Have you ever thought about the money in your savings account becoming worth less over time? Aren’t savings accounts supposed to grow?
If the interest rate is less than the rate of inflation, then you are actually losing money, well, purchasing power, because your money isn’t growing as fast as inflation.
A few months ago we asked for your advice about where to keep our $25,000 emergency fund so that it didn’t lose money as inflation picked up. If you don’t want to read the post and responses, here’s the summary.
Premise: We were then earning 1.0% in a savings account. We were thinking about moving it into a money market account to earn 1.6%, but that was still a percent under projected inflation.
Responses: There were much better places to put the money. Thanks for your help!
Results: Here’s what we did with our $25,000 emergency fund.
|$10,000||Capital One 360 money market account||2.0%|
|$5,000||Capital One 360 CD (12-month term, ends July)||2.3%|
|$10,000||Treasury Direct I-Bonds||2.83%|
The first tier of $10,000 is in a money market account, available for withdrawal immediately with no penalty. That’s the little “uh-oh” money.
The second tier of $5,000 earns 2.3%. That was the rate when we opened it, but if we opened it today it would be earning 2.7% instead. That’s fine. When we renew in July, it will be at the then-current rate, which might be higher still, or might not.
There is an early withdrawal penalty here. If we break this open before its maturity date, we would lose 3 months of interest, about $30. If we were doing that, it means we already blew through all our built-in reserves and our first $10,000 of emergency fund, so it would be a real emergency, and the $30 would be a small price to pay for the cash. The additional interest in all those years where we don’t have a real emergency probably makes up for that minimal risk.
The third tier of $10,000 is the most interesting. In his response, Mike B. suggested Series I Savings Bonds (I-Bonds) as an inflation-protected emergency fund vehicle. If I had ever heard of I-Bonds, it was before we had any money to buy them with, so this was a new idea, and one I think worth passing on.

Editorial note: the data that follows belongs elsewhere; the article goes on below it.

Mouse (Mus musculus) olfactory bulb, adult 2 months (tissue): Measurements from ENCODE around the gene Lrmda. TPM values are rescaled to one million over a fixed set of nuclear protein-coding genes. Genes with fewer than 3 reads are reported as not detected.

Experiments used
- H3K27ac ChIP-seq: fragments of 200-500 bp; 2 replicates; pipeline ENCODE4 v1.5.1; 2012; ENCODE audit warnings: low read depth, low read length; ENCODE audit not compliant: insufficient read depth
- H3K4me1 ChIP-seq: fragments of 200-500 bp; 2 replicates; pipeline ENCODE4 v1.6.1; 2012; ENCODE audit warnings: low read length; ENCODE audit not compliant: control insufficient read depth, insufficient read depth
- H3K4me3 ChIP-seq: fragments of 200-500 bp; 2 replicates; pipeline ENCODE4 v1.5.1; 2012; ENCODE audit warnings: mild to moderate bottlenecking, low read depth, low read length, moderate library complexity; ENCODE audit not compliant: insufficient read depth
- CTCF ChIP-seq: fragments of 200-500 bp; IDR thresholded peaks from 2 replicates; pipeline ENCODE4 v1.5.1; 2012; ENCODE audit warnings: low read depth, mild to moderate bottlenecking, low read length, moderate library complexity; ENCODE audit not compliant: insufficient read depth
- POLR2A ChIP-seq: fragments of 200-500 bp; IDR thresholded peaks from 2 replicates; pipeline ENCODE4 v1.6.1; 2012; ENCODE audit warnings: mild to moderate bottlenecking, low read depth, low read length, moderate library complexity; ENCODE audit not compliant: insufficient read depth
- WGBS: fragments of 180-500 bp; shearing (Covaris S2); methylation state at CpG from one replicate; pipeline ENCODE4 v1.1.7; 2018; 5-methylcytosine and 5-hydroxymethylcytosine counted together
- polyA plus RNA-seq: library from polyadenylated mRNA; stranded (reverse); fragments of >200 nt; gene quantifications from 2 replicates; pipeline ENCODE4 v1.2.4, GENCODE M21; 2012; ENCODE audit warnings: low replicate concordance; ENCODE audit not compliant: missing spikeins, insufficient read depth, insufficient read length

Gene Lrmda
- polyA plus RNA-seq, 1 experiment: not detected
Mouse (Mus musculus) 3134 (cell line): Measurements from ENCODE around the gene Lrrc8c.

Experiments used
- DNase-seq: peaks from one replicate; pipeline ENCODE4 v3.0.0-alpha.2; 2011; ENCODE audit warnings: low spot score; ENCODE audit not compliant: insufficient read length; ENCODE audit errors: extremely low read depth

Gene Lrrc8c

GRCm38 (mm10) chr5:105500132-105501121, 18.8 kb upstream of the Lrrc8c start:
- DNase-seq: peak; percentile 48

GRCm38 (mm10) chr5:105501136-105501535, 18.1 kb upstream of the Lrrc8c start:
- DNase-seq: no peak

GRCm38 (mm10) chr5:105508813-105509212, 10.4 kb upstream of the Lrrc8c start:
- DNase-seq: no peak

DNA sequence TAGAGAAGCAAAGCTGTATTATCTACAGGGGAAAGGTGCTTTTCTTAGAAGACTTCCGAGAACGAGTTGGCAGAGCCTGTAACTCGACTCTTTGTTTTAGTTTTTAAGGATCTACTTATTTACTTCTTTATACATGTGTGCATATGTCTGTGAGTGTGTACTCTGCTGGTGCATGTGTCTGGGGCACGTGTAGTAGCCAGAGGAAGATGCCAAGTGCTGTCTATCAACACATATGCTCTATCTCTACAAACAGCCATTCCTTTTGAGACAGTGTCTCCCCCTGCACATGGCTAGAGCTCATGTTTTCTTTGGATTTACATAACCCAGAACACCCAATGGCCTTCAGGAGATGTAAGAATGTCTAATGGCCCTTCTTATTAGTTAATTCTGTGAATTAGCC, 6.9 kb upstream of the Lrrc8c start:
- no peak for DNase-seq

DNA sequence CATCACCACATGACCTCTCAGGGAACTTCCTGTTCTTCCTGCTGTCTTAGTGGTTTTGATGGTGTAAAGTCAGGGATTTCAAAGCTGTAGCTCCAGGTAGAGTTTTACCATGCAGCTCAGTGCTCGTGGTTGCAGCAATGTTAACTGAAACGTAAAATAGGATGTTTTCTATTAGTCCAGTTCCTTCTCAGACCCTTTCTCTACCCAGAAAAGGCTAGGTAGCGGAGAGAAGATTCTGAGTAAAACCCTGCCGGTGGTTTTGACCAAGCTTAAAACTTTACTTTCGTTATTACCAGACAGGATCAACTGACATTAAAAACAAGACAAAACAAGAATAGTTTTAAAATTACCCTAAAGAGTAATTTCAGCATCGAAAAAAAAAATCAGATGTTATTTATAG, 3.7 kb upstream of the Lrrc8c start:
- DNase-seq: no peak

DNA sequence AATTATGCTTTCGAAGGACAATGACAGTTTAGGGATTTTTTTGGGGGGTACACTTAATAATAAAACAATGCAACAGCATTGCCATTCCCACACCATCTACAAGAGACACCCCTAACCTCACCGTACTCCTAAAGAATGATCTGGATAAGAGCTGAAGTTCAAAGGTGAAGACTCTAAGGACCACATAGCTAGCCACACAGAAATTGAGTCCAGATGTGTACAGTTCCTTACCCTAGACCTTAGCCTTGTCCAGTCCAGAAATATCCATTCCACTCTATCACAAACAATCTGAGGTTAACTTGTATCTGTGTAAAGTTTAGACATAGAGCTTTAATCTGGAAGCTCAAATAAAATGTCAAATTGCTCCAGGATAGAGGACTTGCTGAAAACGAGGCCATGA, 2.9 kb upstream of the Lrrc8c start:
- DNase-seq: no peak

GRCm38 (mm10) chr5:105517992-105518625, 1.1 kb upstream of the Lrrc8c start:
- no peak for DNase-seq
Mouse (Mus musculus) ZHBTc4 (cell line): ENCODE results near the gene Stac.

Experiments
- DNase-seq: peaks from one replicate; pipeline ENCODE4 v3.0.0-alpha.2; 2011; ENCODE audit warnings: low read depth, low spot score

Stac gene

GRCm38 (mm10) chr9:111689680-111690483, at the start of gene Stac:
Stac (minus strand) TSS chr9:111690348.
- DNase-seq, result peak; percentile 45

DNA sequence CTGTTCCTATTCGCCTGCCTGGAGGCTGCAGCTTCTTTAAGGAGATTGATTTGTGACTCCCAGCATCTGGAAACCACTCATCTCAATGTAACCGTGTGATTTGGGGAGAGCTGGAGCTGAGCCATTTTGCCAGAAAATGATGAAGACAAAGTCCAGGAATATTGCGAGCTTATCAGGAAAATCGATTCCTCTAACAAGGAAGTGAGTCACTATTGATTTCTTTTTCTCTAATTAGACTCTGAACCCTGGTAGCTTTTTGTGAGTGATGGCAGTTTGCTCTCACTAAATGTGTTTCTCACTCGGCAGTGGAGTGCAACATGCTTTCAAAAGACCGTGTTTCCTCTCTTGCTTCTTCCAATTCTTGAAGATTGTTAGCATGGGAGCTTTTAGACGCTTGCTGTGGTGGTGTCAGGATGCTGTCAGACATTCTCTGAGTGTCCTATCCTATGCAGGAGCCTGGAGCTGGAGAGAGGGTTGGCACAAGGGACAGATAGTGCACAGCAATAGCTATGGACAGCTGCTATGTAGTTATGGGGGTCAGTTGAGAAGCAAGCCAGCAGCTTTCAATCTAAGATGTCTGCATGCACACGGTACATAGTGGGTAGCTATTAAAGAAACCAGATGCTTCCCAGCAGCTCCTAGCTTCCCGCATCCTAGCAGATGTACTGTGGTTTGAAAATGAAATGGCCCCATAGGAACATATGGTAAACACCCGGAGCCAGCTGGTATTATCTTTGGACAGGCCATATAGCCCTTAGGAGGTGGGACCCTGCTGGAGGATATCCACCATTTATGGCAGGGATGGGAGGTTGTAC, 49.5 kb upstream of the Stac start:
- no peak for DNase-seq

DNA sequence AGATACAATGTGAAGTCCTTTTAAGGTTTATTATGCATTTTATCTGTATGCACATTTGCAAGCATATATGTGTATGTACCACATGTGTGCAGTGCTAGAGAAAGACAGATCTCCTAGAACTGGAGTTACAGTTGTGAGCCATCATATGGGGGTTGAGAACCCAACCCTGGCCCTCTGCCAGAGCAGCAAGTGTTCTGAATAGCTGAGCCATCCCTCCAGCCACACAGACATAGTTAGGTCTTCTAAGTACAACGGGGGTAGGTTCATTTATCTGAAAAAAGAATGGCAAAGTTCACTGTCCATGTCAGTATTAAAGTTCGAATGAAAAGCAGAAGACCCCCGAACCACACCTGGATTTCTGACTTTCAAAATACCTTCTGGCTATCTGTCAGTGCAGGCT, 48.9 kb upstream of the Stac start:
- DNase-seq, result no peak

An I-Bond is sold directly by the U.S. Treasury and earns interest at a blended rate. One component of the rate is the current inflation as measured by the CPI-U. The second component is a fixed percentage above the rate of inflation. The inflation component is measured every six months, so the earned rate can go up or down. Our I-Bonds earn 0.5% above the rate of inflation for a current earned rate of 2.83%. They can keep earning 0.5% above inflation for up to 30 years, making them an easy place to drop and leave emergency-fund money.
There is both a lock-in period and an early withdrawal penalty for I-Bonds. You can’t cash them in at all during the first year, and you pay a 3-month interest penalty for cashing them in during the first five years. We’re expecting not to ever dip into this tier, but if we do, we’re in some sort of financial catastrophe and the penalty will be small in comparison. If you’ve never thought of I-Bonds, think of them now. 2.83% is better than inflation, and a whole lot better than the <1% you would still earn in most savings accounts.
And that’s what we’re doing with our emergency fund. In its current configuration it should at least keep up with inflation rather than losing value every year. Thanks to each of you who responded to the original question! We hope the answers are helpful for the rest of you!
Have you heard of or purchased I-bonds?
How are you fighting inflation on the money you have saved?
Let's Do This Together!
We're banding together to pay off some serious debt in 2019! We want you to join in the debt-smashing fun!
When you subscribe, you'll get monthly reminders to report your progress and you'll see how we're doing as a group!
You'll also receive frugal inspiration and financial motivation in your inbox to help you along the way!
Are you ready to smash debt with us?!